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John Schuhmann

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Brandon Jennings and the Bucks have struggled to find paths to the basket this season.
Brian Babineau/NBAE/Getty Images

While defense excels, Bucks' quest for offense continues


Posted Nov 20 2010 10:42AM

PHILADELPHIA -- Strong on one end of the floor and anemic on the other, the Milwaukee Bucks are the picture of imbalance. Through Friday, they rank third in the league defensively, allowing just 97.8 points per 100 possessions. But they rank last offensively, scoring just 96.9.

The Bucks are the anti-Suns, except that Phoenix (fifth offensively, 28th defensively) is actually more balanced than Milwaukee.

That the Bucks' defense is much better than their offense is no surprise. Scott Skiles is their coach after all. And only the Bobcats and Raptors (in the opposite direction) were more imbalanced last season. But new additions Drew Gooden and Corey Maggette should have brought Milwaukee closer to the mean on both ends of the floor. Instead they've drifted more to the extremes.

The Bucks won 46 games last season on the strength of their defense. They were in the bottom ten of the league offensively, but decent enough to get by on most nights. This year, with their offense holding them back, they're off to a disappointing 5-7 start.

It's a credit to Skiles that he has integrated Gooden and Maggette without the defense missing a beat. And it's a credit to his players that they don't allow their offensive struggles to affect their defensive focus.

And for the most part (Friday's loss in Philadelphia is an exception), Skiles isn't really dissatisfied with how his team has played offensively.

"We just have to make shots," he said Friday, admitting that it's one of the only times in his 11 years of coaching that he's been willing to give such a simple diagnosis. "I normally hate when coaches say that, because I do think that's a cop-out to a certain degree. There's always something else you can do to affect the game. But when we're going over the tape and we're looking at ourselves play, we're not dissatisfied with the shots that we're getting."

The numbers back Skiles up. The Bucks turn the ball over just slightly more than the league average, but they're also getting to the line slightly more, a big improvement from last season. And they're a solid offensive rebounding team, giving themselves ample second-chance opportunities.

But they're flat-out terrible at putting the ball in the basket. The Bucks rank 25th in 3-point percentage and 29th in 2-point percentage, shooting less than 44 percent from inside the arc.

Brandon Jennings leads the team in field-goal attempts, and is shooting just 40 percent from the field, but that's actually an improvement off his rookie season. Gooden and Maggette are shooting just 43 percent between them, and John Salmons is shooting 38 percent, down from the 47 percent he shot after the Bucks acquired him last season.

Overall, the Bucks just don't have efficient scorers, but the shooting from those four guys will likely improve. Salmons missed the entire preseason with a sprained ankle and is still getting back into game shape. And the Bucks will eventually get back Carlos Delfino, who has missed the last five games after suffering a concussion.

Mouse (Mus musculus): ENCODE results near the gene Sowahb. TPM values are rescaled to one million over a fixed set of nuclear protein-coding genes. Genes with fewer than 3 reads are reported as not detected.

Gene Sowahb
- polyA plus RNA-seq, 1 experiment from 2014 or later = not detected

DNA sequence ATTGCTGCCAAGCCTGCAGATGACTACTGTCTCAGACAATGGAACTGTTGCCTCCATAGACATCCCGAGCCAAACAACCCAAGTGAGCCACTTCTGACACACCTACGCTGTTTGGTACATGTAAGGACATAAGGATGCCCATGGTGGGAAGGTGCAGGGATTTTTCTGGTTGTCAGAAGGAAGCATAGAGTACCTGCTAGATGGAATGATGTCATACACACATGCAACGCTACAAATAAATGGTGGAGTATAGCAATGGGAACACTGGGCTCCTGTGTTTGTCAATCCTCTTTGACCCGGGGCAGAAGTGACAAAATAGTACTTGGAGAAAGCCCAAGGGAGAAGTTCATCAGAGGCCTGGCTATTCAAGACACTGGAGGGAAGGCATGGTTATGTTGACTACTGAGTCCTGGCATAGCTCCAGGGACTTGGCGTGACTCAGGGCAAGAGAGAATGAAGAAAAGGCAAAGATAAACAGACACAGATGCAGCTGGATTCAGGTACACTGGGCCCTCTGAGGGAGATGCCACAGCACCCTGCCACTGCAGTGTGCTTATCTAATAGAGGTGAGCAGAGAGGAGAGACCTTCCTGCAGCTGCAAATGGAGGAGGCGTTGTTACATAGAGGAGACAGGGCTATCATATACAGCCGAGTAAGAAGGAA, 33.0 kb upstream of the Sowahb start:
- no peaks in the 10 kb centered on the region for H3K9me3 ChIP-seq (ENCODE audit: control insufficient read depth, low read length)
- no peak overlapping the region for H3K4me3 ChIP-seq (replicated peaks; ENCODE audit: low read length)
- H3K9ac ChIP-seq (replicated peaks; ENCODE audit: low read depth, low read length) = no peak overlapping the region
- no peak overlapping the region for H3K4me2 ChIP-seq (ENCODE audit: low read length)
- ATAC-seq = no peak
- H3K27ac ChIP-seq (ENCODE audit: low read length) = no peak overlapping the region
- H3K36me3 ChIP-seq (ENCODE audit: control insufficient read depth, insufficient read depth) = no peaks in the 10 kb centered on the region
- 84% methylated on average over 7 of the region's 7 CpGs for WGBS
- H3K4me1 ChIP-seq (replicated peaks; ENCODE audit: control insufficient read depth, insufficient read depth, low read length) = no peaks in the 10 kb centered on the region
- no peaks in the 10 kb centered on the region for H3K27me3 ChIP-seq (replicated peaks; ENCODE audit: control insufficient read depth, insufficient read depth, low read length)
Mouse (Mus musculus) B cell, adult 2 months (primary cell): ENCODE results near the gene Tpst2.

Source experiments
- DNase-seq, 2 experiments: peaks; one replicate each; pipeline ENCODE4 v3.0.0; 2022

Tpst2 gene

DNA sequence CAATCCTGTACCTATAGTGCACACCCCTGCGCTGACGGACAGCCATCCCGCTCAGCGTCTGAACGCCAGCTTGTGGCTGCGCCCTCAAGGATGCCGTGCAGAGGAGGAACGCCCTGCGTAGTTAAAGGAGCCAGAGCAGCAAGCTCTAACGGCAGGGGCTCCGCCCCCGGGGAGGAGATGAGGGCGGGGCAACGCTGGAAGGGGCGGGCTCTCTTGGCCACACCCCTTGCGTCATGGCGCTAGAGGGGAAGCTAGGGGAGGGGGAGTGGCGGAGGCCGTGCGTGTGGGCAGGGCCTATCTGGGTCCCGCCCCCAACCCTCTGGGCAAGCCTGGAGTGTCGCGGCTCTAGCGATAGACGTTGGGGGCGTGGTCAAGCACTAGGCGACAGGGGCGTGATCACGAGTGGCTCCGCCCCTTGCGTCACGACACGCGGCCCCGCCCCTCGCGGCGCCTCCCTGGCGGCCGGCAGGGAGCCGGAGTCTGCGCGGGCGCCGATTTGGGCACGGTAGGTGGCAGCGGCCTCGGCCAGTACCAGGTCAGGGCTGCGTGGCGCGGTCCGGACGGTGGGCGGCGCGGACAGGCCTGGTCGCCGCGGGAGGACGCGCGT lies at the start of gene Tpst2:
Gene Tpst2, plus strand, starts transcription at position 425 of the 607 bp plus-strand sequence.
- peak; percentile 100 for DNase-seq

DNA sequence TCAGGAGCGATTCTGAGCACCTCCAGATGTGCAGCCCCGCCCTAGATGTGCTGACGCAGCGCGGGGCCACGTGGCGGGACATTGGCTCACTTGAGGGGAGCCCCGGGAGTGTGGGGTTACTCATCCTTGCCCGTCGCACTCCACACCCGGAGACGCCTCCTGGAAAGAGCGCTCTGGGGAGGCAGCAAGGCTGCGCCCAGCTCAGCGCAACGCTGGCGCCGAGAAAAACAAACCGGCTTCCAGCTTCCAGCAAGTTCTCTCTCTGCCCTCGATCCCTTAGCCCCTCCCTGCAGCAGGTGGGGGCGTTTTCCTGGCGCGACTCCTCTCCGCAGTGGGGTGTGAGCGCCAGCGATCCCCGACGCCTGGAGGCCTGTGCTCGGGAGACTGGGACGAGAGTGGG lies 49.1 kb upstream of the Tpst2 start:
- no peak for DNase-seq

One way to get guys going is to move the ball better. The Bucks' assist rate is down from 57 percent last season (12th in the league) to 53 percent this year (24th).

"We need to rely on each other," Skiles said. "We don't have one guy that you can just pencil in for 26 points a night, and then the other guys fill in."

A bigger concern than the ball movement may be the health of Andrew Bogut. As always, Bogut is the anchor of the Bucks' defense, but seven months after the nasty fall that ended his 2009-10 season, the seven-footer is still in pain. His right elbow is bothering him more than he thinks it should be, so he's considering the idea of having it reevaluated.

In the meantime, it's affecting his ability to score. Bogut's field goal percentage is only down slightly, from 52 percent to 49 percent. But he's just 19-for-41 from the free throw line, and with the discomfort affecting his aggressiveness, he's attempting four fewer shots per 40 minutes.

Bogut and the Bucks knew he was going to be dealing with this all season. He's not supposed to be pain-free for another year. But Bogut is hoping for some improvement over the way he's feeling now.

The same goes for Skiles and his team's offense. While defense is always the focus in Milwaukee, there's no denying that the offense needs a boost. But the coach is willing to be a little more patient.

"If we get to the 20-game mark, 25-game mark, and we're still in the same position we're in... I don't think we will be... but if we are, that would be a reason to be concerned," Skiles said. "But we've got to feel like we're trending up on the offensive end, and if our defense is solid, we'll be in good shape."

John Schuhmann is a staff writer for NBA.com. You can e-mail him here and follow him on twitter. The views on this page do not necessarily reflect the views of the NBA, its clubs or Turner Broadcasting.

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